Melissa Rosen is a soon-to-be graduate of New York University where she studies Media, Culture, and Communication. She writes fiction, short films, sitcoms, and sketch comedy.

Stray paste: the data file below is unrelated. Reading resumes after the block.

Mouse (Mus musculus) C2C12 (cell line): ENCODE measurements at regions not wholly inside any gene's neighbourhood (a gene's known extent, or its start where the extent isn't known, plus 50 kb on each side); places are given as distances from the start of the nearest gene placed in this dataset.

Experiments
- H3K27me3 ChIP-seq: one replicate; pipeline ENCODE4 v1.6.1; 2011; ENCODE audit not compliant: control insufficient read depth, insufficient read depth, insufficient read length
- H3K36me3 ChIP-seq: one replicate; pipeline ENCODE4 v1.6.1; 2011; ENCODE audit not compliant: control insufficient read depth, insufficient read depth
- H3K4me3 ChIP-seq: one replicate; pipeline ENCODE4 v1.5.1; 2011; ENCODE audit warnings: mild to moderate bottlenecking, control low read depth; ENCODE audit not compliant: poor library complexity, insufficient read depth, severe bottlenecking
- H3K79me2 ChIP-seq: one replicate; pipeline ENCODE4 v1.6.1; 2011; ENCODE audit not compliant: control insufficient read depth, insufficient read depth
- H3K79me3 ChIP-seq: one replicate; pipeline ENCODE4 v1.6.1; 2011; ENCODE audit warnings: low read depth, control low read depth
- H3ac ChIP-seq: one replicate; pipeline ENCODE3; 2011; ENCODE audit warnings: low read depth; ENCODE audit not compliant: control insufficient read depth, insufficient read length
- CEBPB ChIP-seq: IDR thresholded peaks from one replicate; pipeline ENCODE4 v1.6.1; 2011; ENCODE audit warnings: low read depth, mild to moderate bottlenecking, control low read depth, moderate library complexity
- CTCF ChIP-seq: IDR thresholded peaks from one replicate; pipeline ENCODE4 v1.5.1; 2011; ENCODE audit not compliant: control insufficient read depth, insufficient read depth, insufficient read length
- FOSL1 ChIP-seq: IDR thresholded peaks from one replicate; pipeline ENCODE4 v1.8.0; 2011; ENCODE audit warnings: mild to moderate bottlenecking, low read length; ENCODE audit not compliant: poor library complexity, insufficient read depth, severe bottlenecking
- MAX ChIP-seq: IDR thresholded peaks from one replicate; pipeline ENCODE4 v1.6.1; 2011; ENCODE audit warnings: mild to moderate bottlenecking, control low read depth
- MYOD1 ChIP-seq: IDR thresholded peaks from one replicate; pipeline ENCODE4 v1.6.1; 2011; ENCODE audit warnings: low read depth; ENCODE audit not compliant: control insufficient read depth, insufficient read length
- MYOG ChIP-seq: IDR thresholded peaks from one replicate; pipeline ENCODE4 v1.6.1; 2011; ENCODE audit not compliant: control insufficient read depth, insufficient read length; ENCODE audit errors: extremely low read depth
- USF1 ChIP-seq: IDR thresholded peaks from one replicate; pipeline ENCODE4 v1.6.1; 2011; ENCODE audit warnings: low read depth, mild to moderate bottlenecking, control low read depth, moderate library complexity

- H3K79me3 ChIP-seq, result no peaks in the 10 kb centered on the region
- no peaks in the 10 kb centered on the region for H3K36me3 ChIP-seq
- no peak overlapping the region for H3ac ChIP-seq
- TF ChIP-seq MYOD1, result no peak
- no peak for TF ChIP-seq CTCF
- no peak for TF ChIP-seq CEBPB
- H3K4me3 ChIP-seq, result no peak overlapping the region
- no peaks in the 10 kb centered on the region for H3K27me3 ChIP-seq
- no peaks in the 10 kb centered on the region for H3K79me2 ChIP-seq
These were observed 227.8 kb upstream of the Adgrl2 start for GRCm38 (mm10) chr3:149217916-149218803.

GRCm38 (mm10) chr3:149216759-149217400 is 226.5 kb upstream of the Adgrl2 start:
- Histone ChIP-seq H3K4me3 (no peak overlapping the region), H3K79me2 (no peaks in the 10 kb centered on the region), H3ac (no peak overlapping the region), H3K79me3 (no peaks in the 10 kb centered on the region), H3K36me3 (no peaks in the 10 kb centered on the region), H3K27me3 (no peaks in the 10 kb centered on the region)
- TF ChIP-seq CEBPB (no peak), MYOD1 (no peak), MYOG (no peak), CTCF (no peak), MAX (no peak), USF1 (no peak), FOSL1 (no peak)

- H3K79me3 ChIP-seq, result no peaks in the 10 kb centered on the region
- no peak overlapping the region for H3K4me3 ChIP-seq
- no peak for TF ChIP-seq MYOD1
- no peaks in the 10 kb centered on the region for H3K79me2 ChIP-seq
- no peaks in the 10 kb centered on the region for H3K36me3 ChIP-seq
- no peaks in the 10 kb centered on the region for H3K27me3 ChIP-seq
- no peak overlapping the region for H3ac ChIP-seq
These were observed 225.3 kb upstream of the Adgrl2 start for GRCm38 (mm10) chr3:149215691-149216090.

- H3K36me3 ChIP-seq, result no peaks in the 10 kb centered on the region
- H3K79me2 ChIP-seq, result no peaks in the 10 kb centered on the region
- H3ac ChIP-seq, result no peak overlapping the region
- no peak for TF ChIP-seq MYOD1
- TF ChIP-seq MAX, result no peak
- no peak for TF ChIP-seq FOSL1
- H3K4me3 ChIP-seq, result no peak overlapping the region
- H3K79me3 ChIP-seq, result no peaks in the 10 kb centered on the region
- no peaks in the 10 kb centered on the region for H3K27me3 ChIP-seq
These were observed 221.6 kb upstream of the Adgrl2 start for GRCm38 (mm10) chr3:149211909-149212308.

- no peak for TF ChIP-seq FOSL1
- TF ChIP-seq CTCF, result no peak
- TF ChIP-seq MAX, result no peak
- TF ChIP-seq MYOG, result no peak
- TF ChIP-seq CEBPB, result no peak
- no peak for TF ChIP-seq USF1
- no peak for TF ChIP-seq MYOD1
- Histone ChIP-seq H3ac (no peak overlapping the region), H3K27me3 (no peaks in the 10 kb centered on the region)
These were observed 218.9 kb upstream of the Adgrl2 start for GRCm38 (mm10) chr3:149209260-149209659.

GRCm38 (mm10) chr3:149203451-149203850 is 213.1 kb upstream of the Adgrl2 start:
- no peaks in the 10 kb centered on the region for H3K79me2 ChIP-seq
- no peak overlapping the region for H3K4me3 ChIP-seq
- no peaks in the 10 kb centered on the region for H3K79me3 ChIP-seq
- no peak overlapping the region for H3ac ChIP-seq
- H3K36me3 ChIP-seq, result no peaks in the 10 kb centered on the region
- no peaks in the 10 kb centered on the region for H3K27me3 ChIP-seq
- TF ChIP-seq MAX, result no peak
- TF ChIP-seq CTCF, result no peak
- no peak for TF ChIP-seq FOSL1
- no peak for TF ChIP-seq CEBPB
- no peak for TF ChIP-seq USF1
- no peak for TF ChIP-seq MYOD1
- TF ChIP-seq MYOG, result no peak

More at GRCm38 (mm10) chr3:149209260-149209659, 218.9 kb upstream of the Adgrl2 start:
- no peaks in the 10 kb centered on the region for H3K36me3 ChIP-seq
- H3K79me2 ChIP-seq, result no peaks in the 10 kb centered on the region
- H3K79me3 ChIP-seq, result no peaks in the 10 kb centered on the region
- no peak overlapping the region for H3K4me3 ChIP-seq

He paced back and forth in his Hershey-stained briefs. The muscles in his bare legs bulged out as he paraded across the carpeted floor. With arms akimbo, chin in the air, and an official Karate Kid trademarked sweatband sweeping across his forehead, Mister G was clearly the man of the house. And it was precisely because of this position that he felt compelled to solve crimes. The mysteries enthralled him and the admiration kindled his burgeoning ego. Although, no one had ever thanked him. Then again, he had yet to solve a crime. But determination is a greater force than success. And delusion is far better than reality. Plus, he had a beard. And all men with beards achieve great things. This time, he set out to solve a murder—a murder that had yet to be committed. He could kind of see into the future, like that lady on Medium. But he fancied another woman on the picture box. And if Angela Lansbury was 20 years younger, and he was 40 years older, perhaps it would work. Perhaps. He paced some more. Up and down. Up and down. Over and out. In and up. Through and near. Cross and criss. Under and by. Then he left the child's jungle gym. The Chuckie Cheese doors closed behind him. He was now on the dark streets of New York. It was cold and gloomy outside—a perfect day for a crime. But it was fine. He had remembered to bring his trench. Dark, ominous clouds gathered above. Cah caw! Cah caw! A pigeon shat on his shoulder. He sauntered down the sidewalk, as most P.I.'s in trench coats do. The pipe in his pocket was still warm. He packed his pipe tightly and lit the bowl. He immediately began choking. At once he remembered that he did not smoke. He ferociously grabbed the pipe out of his mouth and broke it upon his knee. This was the second time he had been fooled. The shame was now on him. Upon his antique desk lay a foyer, and upon the foyer lay an armoire, a hat rack lay upon it all. Gravity understood the situation. Now back in his den, he began to work. Files and cases and briefs and reports all scattered around him. He sat Indian-style in the center of all the madness. If only he could read. Harry Potter on audiotape played in the background. And then, “volde...volde...volde...vo...vo...v.” The vinyl must be stuck. Flimsy record player! He broke it upon his knee. It fell to the ground like the pipe before it, and the parakeet before that. Of course, the parakeet had been more difficult to clean up. But he had become an expert cleaner since his days spent in the convent. Each morning he would put on his robe and slippers and do the morning chores. He preferred Windex to Pledge, although that was a battle he had lost some time ago. The other nuns would laugh at him as he pranced around in his finest jewels. They were just jealous, he told himself. Jealous of his beard and how he resembled Jesus, the son of their savior. But this was no time for nostalgia, he thought. A murder was afoot, and there was little time to waste. Haste makes waste. Haste makes waste. Haste makes waste. He did not understand this phrase and it bothered him greatly. He furrowed his brow. Some cookie crumbs danced out. He rubbed his chin. More cookie crumbs trickled out of his facial hair. He wondered if the Keebler Elves resided in his beard and brows. But, no, that was all made up. Wasn't it? The room began to spin. Topsy turvy. He got nauseous. Dizzy. Get me out of this bubble! He yelled to the heavens. A child opened up the inflatable door to the bounce house. He flung forward, crashed to the ground. He vomited on himself and then left the child's birthday party to which he was not invited. A man needs no invitation if he is wearing a tux! The rental tuxedo now had driblets of vomit staining the double-breasted chest. It would be a shame to return the once-pristine tuxedo to its disheartened owner, but the shame would not be on him. Not this time. And then there was the matter of the girl. There's always a girl. Romance's sweet embrace had lifted him to the top of the Empire State years ago. He found Meg Ryan and a Teddy bear waiting there for him. Oh no, that wasn't right. Damn TBS! So many stories swirled in his mind, at times he lost track of what was real and what was fiction. His door burst open with a thud. A woman posed in the doorway, beckoning to him. Her dull blonde hair was rolled in soft curls, her lipstick was a stark red, and her beige gloves covered her elbows. In a southern drawl she murmured, “I hear you solve murders.” “Preposterous!” the man roared and slammed the door on her face. Never trust a woman pretending to be from the 1940's, he told himself. The Grandfather Clock ticked away as the seconds passed. Closer and closer and closer and closer. Murder breathed down his neck. He had rescued Murder from a shelter years ago. She was a kitten who had a fancy for sitting atop her owner's head. With a boisterous sneeze, Murder flailed across the room and landed on her paws. The head-sitting and room-flailing had become a ritual for the two pals, as Mister G was severely allergic to kittens. If only Murder had the ability to grow into a cat, this problem might be solved. Yet there were bigger fish to fry than those that Murder so loved. A human being's life was at stake. Mister G picked up his magnifying glass and left his dwelling. He searched the sidewalk for clues. Something. Anything. He hunched over and trailed along the straight. His head charged crown first into a man's crotch. He shot up and looked into the angry eyes of a man he once knew well. Sir Walter Reginald Spearmint. Yes, that Sir Walter Reginald Spearmint, inventor of Spearmint Gum. Sir Walter looked Mister G square in the eye and spat his chewing gum in his face. He then rushed off, no doubt to attend an important business meeting. As children, the two men had been quite chummy. They had built mansions with Lincoln Logs and castles with sand. But the sea had washed away the sand castles of youth. And Mister G had broken the Lincoln Log mansion by trying to fit into it. Suddenly, he had a hunch. Of course—Lincoln! He ran down the street searching his pockets for change. He needed to find a penny. Preoccupied with his search, he didn't notice the banana lying on the ground. Whoopi! He bellowed as he flipped to the ground. Years later he awoke from his coma. Now even more resolved to solve the murder he had set out on long ago, he returned to his residence. Everything was still in its place, and in proper working order, except for the Grandfather Clock. It had stopped ticking. Had time ceased to exist? For him, he supposed, it had. Months later, he would find out that he had not been in a coma at all. Rather, he had a slight concussion and a very vivid imagination. He preferred to believe that he was a man journeying from the past. Life is what you make it, he told himself.Memories of past lives overtook his psyche. He thought back fondly on his high school years. There was the talented and bossy young starlet, the jock with a heart of gold, the playboy, the pregnant cheerleader, the nerd in the wheelchair, and the nameless lackeys/background dancers. And then there was him—the high-schooler with a full beard and a chubby tummy. They were misfits, and yet, with each other, they felt accepted. He shed a tear for his earlier glee club days. Life seemed so much harder, and yet was so much simpler back then. Not like the smog that plagues the streets today. Not like murder. Unless, of course, the kids did some kind of gag on a Halloween episode. He got off of his La-Z-Boy recliner and turned the knob on the television, shutting off the program. He had lost the remote control some time ago. It had vanished under the couch pillows, he presumed, but there was no way to know for sure. He drew the blinds, for sunlight always reminded him of times past, of life not lived. He huddled around his fire pit, burning books one by one. He was an illiterate and stubborn man. But he wore a top hat and a monocle nonetheless. Murder was fancy, he thought. A man should look fancy whence he solves a murder case. And so he did. His penguin suit had arrived just in time, although the beak was much too big. Yet his snakeskin loafers fit perfectly. He gelled his beard and coiffed his eyebrows. The time had come to solve the murder of the man next door. With a sigh and a grunt he pushed open the door labeled “3B.” He pooped his pants a little bit. A man held a gun in the middle of the room. Our hero ran out yelping like a puppy, flailing his arms around in a whirlwind motion. He ran down the stairs, but tripped on his shoelaces. Clank. Clank. Clud. Creak. Crop. Cramble. In the midst of all the madness he wondered if the murder he had set out to solve would be his own. No, of course not. Haste makes waste. It suddenly all began to make sense. The Keebler Elves, the pipe, the incessant children-themed attractions, the convent, the broken record. His life was suddenly sprawled out in front of him. All he had to do now was live it.